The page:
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High education dept calls for students cooperation with tertiary institutions

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The Deputy Minister of Higher Education, Buti Manamela, on Thursday urged prospective tertiary students to cooperate with institutions of higher learning in their registration process as thousands were flocking to secure the limited places.

Six people were injured at Capricorn Technical Vocational Education and Training (TVET) college in Polokwane, in the Limpopo province, during a stampede when hopeful applicants rushed through the gate on Thursday morning, and a further two prospective students were struck by a vehicle.

Capricorn TVET college was forced to suspend registration for the 2018 academic year until Monday following the stampede. The situation later calmed down after police and paramedics came on the scene and transported the injured to various healthcare centres.

Manamela met with the principals of all TVET colleges at the Ekurhuleni West TVET College in Germiston, eKhurhuleni, where he was also briefed on the situation at the Polokwane and Seshego Campuses of the Capricorn TVET College in Limpopo.

“We appeal to all prospective students to ensure that they have all the necessary documents to enable the colleges to handle their applications and registration swiftly. I urge all students to follow the procedures for application and registration so that we can resume learning and teaching on Monday,” Manamela said.

“We remain grateful of the outstanding work by our security personnel, the police and the paramedics in the manner in which they managed the situation.”

Manamela said that discussions were currently underway between college management, the city council of Polokwane and the South African Police Services to identify an alternative and more suitable venue for registrations.

The Economic Freedom Fighters (EFF) has demanded that institutions of higher learning allow walk-in registrations for those who did not meet the deadline for online applications. The party also instructed prospective students to report to these institutions following President Jacob Zuma’s announcement of free higher education last month.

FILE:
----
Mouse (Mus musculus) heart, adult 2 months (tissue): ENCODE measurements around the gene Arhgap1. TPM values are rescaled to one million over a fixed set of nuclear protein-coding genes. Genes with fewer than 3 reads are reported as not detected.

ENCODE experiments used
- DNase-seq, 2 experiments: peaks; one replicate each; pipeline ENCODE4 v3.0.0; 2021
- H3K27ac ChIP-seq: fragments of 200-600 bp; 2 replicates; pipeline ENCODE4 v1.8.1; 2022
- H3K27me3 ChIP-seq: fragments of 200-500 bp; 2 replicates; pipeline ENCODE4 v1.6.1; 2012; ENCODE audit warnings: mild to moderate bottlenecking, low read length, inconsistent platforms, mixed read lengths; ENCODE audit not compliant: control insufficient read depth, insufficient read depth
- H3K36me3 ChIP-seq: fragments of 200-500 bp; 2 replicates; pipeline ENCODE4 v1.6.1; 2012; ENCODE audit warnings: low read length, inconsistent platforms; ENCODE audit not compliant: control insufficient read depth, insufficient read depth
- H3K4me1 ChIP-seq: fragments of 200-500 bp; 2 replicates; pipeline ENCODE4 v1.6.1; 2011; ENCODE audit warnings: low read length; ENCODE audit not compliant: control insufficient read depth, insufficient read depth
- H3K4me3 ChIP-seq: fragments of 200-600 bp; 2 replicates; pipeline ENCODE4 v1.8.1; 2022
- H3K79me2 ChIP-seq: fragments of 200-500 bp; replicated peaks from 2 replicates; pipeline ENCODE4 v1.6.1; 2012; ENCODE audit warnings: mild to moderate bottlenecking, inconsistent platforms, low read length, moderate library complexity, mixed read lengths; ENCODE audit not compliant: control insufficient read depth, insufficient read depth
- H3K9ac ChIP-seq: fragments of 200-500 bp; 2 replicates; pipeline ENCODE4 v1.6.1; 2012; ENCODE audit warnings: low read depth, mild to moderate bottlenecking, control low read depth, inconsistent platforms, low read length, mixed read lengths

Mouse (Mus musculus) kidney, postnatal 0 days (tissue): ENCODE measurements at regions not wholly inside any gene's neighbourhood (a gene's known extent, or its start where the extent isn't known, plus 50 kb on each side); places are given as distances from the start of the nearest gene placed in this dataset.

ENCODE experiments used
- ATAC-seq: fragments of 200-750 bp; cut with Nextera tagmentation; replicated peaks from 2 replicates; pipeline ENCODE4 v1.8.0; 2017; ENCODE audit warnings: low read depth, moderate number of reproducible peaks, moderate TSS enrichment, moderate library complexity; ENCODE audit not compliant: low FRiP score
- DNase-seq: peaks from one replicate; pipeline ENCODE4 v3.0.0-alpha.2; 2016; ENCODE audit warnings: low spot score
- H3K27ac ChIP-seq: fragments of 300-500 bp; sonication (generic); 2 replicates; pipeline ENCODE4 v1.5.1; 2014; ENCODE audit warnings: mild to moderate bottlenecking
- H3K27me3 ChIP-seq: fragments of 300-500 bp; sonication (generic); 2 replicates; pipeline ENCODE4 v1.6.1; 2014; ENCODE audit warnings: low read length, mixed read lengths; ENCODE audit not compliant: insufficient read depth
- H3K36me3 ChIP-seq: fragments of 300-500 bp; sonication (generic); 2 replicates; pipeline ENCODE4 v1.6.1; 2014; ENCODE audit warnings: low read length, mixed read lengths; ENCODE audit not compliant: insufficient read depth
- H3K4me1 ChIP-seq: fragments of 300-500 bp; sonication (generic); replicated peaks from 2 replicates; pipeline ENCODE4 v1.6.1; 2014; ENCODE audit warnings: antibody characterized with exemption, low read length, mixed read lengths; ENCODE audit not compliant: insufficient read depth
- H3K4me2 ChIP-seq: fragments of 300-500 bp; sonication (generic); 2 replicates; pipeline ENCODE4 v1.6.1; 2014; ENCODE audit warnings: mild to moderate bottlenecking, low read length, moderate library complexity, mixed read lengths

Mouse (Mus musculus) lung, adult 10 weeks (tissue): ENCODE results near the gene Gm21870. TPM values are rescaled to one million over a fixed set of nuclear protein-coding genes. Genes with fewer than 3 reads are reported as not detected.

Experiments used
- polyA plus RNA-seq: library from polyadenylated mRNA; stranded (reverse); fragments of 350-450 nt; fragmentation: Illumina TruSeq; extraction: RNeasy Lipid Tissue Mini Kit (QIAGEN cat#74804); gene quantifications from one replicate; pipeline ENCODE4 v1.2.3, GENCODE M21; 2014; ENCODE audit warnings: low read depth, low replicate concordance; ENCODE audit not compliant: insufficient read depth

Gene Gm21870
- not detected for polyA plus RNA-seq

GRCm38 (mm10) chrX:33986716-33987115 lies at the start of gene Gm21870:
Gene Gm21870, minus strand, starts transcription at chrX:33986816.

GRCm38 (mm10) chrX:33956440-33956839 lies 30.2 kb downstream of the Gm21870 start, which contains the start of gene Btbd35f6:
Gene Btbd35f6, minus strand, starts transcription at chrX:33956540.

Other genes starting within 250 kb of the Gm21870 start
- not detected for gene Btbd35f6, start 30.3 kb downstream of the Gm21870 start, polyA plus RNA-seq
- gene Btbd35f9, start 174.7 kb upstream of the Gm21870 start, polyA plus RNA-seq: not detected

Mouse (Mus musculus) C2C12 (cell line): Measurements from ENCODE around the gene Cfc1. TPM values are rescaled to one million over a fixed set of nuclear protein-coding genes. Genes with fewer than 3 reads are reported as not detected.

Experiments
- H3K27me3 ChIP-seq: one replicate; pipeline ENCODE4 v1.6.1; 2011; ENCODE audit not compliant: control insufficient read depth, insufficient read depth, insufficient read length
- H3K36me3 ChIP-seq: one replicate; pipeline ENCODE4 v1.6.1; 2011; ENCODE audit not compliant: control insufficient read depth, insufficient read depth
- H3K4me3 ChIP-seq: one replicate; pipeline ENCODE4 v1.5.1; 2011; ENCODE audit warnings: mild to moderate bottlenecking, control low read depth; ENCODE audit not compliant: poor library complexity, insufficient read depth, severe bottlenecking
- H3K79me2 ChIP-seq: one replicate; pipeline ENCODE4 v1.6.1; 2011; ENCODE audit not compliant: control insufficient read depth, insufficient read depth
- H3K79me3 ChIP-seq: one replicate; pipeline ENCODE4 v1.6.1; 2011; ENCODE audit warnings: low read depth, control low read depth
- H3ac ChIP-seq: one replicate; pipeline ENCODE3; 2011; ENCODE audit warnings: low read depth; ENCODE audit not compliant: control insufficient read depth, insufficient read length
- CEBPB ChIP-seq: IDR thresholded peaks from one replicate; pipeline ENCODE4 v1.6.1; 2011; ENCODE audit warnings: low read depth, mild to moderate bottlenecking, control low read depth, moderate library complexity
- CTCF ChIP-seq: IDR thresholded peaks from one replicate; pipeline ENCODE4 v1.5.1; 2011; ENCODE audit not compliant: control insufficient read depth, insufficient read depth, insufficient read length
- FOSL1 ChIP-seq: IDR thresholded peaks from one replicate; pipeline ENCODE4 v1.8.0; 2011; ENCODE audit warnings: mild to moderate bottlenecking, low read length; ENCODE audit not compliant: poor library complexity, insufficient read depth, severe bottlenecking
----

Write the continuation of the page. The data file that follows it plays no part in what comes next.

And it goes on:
But Manamela reiterated that the online applications remained the primary method for applications at higher education institutions, saying that universities and colleges are encouraged to assist and set up mechanisms in anticipation of any late walk-in applications as a precaution.

Meanwhile, the EFF called for better crowd management by higher education institutions in anticipation of high volume of prospective students.

“We call on all colleges to ensure order on the long lines of education-hungry youths. We call on them to apply basic crowd control mechanisms like barricades, marshals etc,” said the EFF in a statement.

“We admit that it is indeed a problem, but it is problem we must be eternally proud of because instead, we could be dealing with scores of youth dying on the lines of beer halls and drugs. As a matter of fact, many die in our county on the loitering streets of drugs and alcohol abuse.”

The Democratic Alliance put the blame squarely at the EFF’s feet for the stampede at the Capricorn TVET college, saying that the radical party must take responsibility for the injuries of applicants because of its call to “storm” institutions.

The post High education dept calls for students cooperation with tertiary institutions appeared first on SABC News – Breaking news, special reports, world, business, sport coverage of all South African current events. Africa's news leader..

Source: SABCNews

Universities insist they were not consulted on free education

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Universities and government have once again clashed, with vice chancellors insisting that they were not consulted about the implementation of President Jacob Zuma’s free higher education plan.

Zuma announced the plan at the African National Congress national elective conference last month.

Meanwhile, Morris Masuthu, the man who is believed to be the mastermind behind the plan, says free higher education is feasible in South Africa.

“It’s long overdue, it’s an issue of life and death. We have a bulk of youth unemployable, the only pre-condition to any form of progress is skilling those young people for them to become economically active so that you have some degree of economy moving forward. The feasibility of higher education in itself has been interpreted through narrow budget interpretations, it must be looked at as a real investment and not a cost,” says Masuthu.

Click here to watch Masuthu’s interview on Morning Live:

The post Universities insist they were not consulted on free education appeared first on SABC News – Breaking news, special reports, world, business, sport coverage of all South African current events. Africa's news leader..

Source: SABCNews

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